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The Middle East is sitting on more than one powder keg

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The Middle East is sitting on more than one powder keg

PostAuthor: Anthea » Sun Jul 21, 2019 9:36 pm

The Middle East is sitting on
more than one powder keg


The only thing that stops them from exploding into all-out conflicts is the deep reluctance of the more reasonable actors to rise to the bait of their ruthless rivals who methodically carved up the region into spheres of influence while America slept

Take for instance the recent spate of air strikes by Turkey on the Iraqi side of the border. They have been launched presumably on the assumption that the fatal shooting on July 17 of a Turkish consular employee and two local Iraqi Kurds in an Erbil restaurant was the handiwork of the Kurdistan Workers’ Party (PKK).

Never mind that the PKK has denied responsibility for what appears to be an isolated incident in Iraqi Kurdistan’s capital. Never mind too that the Kurdistan Regional Government (KRG) strongly condemned the killing, launched a massive manhunt for the shooter and, with impressive alacrity, arrested the suspected assailant and one accomplice.

But the Turks were looking for some quick Kurdish scalps anyway. Facing humiliation in the northwestern Syrian province of Idlib, where it has failed to stop Russia and the Syrian government from carrying out near-daily indiscriminate airstrikes, Ankara elected to go after the PKK, an armed group fighting for greater Kurdish cultural and political rights inside Turkey.

With the domestic economy in tatters, the opposition in control of the biggest cities and its NATO allies fuming over its purchase of the Russian S-400 missile defence system, the government of Recep Tayyip Erdogan is, from now on, likely to be under pressure to play to its nationalist base at every opportunity.

But no matter how often his forces strike suspected PKK bases on Iraqi soil, Erdogan's domestic policy keeps adding insult to Turkish Kurds' injury. His government has kept dozens of pro-Kurdish People’s Democratic Party (HDP) members and lawmakers locked up on flimsy terrorism charges. The party's two former co-chairs, Selahattin Demirtas and Figen Yuksekdag, have been in prison for the last several years.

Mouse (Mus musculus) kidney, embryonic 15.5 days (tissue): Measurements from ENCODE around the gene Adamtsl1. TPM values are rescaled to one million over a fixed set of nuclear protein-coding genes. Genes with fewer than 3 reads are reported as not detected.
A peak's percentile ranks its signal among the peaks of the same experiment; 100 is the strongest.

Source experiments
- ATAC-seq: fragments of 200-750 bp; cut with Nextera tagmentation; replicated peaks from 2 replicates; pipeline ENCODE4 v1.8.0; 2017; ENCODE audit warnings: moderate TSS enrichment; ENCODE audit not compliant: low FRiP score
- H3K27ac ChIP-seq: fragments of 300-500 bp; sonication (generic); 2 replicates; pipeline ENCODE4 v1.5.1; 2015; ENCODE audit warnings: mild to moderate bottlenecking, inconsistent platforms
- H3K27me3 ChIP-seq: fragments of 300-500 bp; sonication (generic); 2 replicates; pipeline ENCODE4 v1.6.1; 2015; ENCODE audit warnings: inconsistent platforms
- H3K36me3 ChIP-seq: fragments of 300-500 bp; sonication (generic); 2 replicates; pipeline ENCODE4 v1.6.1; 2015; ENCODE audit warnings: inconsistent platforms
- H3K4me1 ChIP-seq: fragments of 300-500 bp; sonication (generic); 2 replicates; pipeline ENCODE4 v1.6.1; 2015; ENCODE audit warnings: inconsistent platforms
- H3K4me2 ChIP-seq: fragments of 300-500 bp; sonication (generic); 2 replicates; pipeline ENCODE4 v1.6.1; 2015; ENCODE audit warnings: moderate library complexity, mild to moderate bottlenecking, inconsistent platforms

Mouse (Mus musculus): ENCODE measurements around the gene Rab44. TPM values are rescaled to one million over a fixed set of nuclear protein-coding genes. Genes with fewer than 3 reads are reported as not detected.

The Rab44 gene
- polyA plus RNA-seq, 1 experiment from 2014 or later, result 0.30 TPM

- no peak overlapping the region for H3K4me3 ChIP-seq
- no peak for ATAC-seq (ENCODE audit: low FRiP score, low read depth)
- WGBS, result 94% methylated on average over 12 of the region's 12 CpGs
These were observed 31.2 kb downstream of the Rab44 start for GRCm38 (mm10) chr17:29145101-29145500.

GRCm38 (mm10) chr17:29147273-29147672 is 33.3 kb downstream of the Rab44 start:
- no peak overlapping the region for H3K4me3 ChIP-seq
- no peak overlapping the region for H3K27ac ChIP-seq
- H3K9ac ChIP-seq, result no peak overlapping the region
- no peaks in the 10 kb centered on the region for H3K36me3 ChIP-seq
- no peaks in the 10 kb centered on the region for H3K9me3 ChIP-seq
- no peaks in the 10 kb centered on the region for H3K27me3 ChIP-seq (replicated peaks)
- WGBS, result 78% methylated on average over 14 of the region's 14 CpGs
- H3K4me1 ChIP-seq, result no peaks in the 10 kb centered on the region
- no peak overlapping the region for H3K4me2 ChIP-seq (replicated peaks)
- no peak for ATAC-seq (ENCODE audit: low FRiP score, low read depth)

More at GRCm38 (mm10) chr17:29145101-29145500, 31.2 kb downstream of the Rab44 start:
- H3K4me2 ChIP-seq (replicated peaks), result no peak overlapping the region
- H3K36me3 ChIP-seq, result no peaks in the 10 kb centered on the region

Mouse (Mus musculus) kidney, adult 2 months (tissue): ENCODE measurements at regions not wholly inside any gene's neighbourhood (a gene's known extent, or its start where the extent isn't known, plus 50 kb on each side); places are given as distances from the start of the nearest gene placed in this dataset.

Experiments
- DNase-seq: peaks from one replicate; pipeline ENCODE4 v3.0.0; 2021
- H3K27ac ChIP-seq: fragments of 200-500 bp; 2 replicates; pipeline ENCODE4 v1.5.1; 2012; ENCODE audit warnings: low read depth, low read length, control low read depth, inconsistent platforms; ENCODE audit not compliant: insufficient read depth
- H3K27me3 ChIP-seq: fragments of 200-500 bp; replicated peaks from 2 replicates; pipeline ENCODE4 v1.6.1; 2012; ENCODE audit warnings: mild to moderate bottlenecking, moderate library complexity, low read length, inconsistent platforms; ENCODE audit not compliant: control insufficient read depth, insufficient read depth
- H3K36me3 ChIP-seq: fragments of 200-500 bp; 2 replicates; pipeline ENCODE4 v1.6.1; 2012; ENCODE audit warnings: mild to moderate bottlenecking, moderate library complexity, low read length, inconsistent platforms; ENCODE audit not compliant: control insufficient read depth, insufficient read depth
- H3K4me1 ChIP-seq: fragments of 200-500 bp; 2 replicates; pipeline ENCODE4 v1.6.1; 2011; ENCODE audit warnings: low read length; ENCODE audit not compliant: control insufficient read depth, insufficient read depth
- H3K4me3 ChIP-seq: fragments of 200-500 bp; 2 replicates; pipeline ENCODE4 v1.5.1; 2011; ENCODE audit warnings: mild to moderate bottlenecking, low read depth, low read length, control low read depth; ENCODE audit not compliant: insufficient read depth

Meanwhile, some Iraqi Kurds who had the “audacity” to unfurl a flag of Iraq’s Kurdistan Region while visiting Turkey’s Trabzon province were attacked by a group of locals and detained by authorities. The district public prosecutor went so far as to issue an arrest warrant for nine of the Iraqis and open an investigation.

The logic of both the ultra-nationalist Turkish mob and their government was probably something like this: When your country’s reputation as a responsible regional power and secular republic has already plumbed unprecedented depths, the demonization of a vulnerable ethnic minority can inflict only so much additional harm.

Still, the actions of the government as well as the residents of Trabzon prove that Ankara’s interest in cementing commercial ties with Erbil should not be mistaken for genuine goodwill. In other words, the KRG would be wise to continue walking a diplomatic tightrope while being conscious of the depth of Turkey’s antipathy towards the Kurdish people.

Just as Turkey renews its pounding of the PKK in the mountains of Iraq’s Kurdistan Region, Iran’s Islamic Revolutionary Guards Corps (IRGC) too has upped the ante against its opponents, launching rockets and even drone strikes against Kurdish armed opposition groups along the shared border.

And if the latest shipping shenanigans of the IRGC navy are anything to go by, Iran has taken it for granted that post-Iraq invasion, the US and its Western allies do not have the stomach for another bruising fight.

To the extent that Ayatollah Ali Khamenei and his inner circle have not tried to make an ethnic minority a scapegoat for President Donald Trump’s “maximum pressure” policy, they deserve to be commended. Unlike Erdogan, who dare not challenge Russian President Vladimir Putin for his military’s participation in the Idlib air raids, Iran’s rulers have openly thrown down the gauntlet to their Western and Gulf adversaries.